Fig. 1

Morphology of trophozoite (A) and cyst (B) of Acanthamoeba CJW/W1. Bar=10 μm.

According to the sequencing results, the length of the nuclear 18S rDNA fragment of Acanthamoeba CJW/W1 is 2,315 bp, which is close to the range of 2,300–2,700 bp reported by Stothard et al. [13]. Besides Acanthamoeba CJW/W1, representatives of all genotypes of Acanthamoeba (T1–T20) and their close relatives were selected for phylogenetic analysis. The BLAST result demonstrated that the 18S rDNA sequence shared 99.7% similarity with both Asp. KA/MSG26 and Asp. KA/E28, which were isolated from marine sediments in Sunchen, Gangjin, Korea and infected cornea of amoebic keratitis patients in Korea, respectively. As shown in Fig. 2, we confirmed Acanthamoeba CJW/W1 had high homology with Acanthamoeba genotype T4 and Asp. KA/E28. Additionally, genotype T4 presented high pathogenicity associated with both AK and more invasive diseases [9]. In conclusion, Acanthamoeba CJW/W1 could be a potential public health threat. To demonstrate our inference, reliable in vivo pathogenicity tests on mice should be conducted. In other studies, Acanthamoeba spp. have been detected in tap water in Mexico, Iran, and Spain with 22.5%, 48%, and even 100% positive samples, respectively [14]. The positive rate of Acanthamoeba in this study was relatively low, suggesting a very low prevalence of Acanthamoeba in tap water. This is in agreement with the available clinical AK case records from this area. Furthermore, there could be some mutation-induced changes in gene structure during the repeated passage of Acanthamoeba [15]. Previous studies have often used 3 methods to evaluate the prevalence of Acanthamoeba in environmental material: conventional PCR, real-time PCR, and LAMP, all based on 18S rRNA genes. Considering its high sensitivity, the LAMP method is highly recommended, followed by real-time PCR techniques [1,5]. Nevertheless, in order to isolate and preserve Acanthamoeba strains, and to obtain complete 18S rDNA fragments, we chose the conventional PCR method. As we expect a higher presence of Acanthamoeba, more and larger samples should be tested to estimate the prevalence of this organism in water using other methods mentioned above.

Fig. 2

Molecular phylogeny of the genus Acanthamoeba, based on full 18S rDNA sequence. Genotypes were indicated with their main species types. A phylogenetic tree showed correlation between CJW/W1 and Acanthamoeba spp. The bootstrap values (BV) (100 replicates) were shown at the nodes on the Neighbor-joining tree.

Some strains of Acanthamoeba spp. can cause serious human diseases, such as fatal GAE and AK, a vision-threatening corneal infection [16]. Moreover, Acanthamoeba acts as a transmission vehicle for bacteria and fungi [17]. The discovery of a high rate of specific antibodies (up to 100%) in healthy populations confirmed that humans are frequently exposed to Acanthamoeba [18]. Thus, not only users of contact lenses, but also humans with reduced or impaired immune status due to AIDS, immunosuppressive therapy, malnutrition, diabetes, pregnancy, and alcoholism are prone to infection.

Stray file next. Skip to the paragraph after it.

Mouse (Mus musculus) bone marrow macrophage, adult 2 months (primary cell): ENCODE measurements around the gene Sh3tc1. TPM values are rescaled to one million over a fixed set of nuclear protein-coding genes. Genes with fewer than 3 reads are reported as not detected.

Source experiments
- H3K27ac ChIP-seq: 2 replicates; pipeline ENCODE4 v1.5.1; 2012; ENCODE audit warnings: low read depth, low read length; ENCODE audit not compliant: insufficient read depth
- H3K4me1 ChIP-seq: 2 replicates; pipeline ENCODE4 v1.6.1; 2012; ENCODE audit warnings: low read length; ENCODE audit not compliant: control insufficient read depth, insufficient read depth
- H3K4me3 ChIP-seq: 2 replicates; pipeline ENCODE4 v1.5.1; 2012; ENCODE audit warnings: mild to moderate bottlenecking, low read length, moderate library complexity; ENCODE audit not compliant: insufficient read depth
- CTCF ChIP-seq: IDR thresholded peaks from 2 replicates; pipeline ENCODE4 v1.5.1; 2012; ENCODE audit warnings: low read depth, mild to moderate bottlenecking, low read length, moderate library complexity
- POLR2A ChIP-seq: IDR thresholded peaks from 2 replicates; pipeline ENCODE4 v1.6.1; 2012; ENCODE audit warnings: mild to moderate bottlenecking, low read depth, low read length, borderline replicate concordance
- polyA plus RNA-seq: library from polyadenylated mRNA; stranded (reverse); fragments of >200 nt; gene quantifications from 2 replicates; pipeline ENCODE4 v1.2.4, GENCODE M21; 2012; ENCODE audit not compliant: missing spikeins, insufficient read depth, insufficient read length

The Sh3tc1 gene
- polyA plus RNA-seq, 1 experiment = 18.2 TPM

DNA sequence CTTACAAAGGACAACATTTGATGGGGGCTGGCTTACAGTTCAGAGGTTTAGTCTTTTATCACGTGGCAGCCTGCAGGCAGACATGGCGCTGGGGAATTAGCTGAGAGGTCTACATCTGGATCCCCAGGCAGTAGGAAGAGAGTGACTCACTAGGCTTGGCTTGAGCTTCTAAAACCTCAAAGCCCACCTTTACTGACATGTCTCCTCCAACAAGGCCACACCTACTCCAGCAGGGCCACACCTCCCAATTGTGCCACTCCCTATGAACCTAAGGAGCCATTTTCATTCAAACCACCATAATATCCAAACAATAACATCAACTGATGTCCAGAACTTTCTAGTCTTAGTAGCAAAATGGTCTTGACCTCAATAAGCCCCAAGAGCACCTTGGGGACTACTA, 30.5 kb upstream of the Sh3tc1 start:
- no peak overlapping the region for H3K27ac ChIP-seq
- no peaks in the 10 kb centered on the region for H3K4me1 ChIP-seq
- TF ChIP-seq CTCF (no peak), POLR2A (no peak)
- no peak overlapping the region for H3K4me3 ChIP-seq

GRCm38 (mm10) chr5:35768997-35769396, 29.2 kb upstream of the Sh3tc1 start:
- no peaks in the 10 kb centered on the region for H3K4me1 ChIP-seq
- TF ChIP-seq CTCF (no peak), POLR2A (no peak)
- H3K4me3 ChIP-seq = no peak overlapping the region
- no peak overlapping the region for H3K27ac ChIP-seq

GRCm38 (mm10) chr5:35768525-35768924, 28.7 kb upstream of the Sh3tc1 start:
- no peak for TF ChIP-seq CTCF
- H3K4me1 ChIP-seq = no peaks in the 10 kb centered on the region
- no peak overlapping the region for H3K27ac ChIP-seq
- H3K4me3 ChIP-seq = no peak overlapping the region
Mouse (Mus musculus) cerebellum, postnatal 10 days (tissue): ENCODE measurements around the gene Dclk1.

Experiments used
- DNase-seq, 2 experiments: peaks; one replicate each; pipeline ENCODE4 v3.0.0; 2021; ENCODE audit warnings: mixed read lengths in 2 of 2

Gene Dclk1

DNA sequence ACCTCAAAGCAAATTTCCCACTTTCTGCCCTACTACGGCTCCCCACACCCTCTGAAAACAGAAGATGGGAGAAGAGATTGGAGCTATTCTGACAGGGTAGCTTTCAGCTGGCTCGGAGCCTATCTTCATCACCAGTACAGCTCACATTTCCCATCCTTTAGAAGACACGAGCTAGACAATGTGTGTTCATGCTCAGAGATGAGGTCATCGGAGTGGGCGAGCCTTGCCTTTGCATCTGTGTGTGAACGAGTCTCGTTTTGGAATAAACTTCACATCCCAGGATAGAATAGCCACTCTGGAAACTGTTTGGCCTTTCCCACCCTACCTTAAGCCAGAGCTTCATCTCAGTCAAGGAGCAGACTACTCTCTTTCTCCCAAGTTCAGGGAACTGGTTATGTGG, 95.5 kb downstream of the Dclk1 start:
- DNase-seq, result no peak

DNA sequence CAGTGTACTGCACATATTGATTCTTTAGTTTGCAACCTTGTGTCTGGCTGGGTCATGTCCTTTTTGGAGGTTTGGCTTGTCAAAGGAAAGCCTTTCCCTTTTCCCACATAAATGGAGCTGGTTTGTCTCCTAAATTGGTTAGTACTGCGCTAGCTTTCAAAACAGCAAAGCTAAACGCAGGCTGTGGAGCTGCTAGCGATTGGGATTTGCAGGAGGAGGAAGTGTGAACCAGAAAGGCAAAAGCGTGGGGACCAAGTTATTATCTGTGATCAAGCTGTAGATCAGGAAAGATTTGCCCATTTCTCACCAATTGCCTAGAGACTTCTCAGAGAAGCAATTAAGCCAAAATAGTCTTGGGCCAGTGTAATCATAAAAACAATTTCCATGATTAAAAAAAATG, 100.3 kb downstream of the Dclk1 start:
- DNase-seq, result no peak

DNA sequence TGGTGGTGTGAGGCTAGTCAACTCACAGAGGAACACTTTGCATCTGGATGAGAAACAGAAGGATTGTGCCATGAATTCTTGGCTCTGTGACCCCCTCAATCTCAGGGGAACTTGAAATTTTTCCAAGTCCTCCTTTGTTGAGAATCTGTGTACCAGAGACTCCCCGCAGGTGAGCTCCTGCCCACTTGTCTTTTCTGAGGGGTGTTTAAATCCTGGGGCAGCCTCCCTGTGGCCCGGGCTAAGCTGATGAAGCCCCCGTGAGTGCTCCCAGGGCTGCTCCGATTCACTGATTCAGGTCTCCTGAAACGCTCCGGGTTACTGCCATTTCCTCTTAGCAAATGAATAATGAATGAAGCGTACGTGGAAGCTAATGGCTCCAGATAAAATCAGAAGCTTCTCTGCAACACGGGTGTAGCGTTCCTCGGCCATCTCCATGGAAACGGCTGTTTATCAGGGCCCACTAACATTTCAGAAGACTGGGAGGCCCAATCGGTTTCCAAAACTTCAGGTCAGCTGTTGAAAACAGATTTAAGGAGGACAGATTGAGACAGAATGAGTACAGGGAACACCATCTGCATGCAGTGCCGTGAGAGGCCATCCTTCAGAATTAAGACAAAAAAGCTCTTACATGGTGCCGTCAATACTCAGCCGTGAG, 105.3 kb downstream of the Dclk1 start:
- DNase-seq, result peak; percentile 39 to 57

We detected Acanthamoeba spp. in treated water from drinking water treatment plants, indicating that the purification processes used in these treatment plants did not eliminate these protozoans. Furthermore, Acanthamoeba can be resistant to chlorination, a purification process, which is in accordance with the findings in other countries [14]. A higher prevalence of FLA has been observed in tap water than in the natural water source, because microorganisms that settle on the inner wall of water pipes become a source of food for Acanthamoeba [19]. Therefore, rinsing contact lenses with tap water or home-made saline solutions and showering or swimming wearing lenses are high risk factors for eye infections. Consequently, it is important to develop programs to promote awareness toward the existence of potential pathogenic Acanthamoeba, the risk of infection for immunocompromised populations, and better hygienic practices among contact lens wearers [8]. Furthermore, these results should be made available for all medical practitioners to manage their patients and susceptible populations with adequate care and to organize proper control programs.


The authors would like to appreciate very much for the financial support by Public Health Research Center at Jiangnan University (No. JUPH201501), Wuxi Science and Technology Development Fund (No. CSE31N1627), Fundamental Research Funds for the Central Universities (No. JUSRP11571) and University Student Innovation and Entrepreneurship Training Program in Jiangsu Province (201710295040X).



The authors declare that they have no competing interests.


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Fig. 1

Morphology of trophozoite (A) and cyst (B) of Acanthamoeba CJW/W1. Bar=10 μm.

Fig. 2

Molecular phylogeny of the genus Acanthamoeba, based on full 18S rDNA sequence. Genotypes were indicated with their main species types. A phylogenetic tree showed correlation between CJW/W1 and Acanthamoeba spp. The bootstrap values (BV) (100 replicates) were shown at the nodes on the Neighbor-joining tree.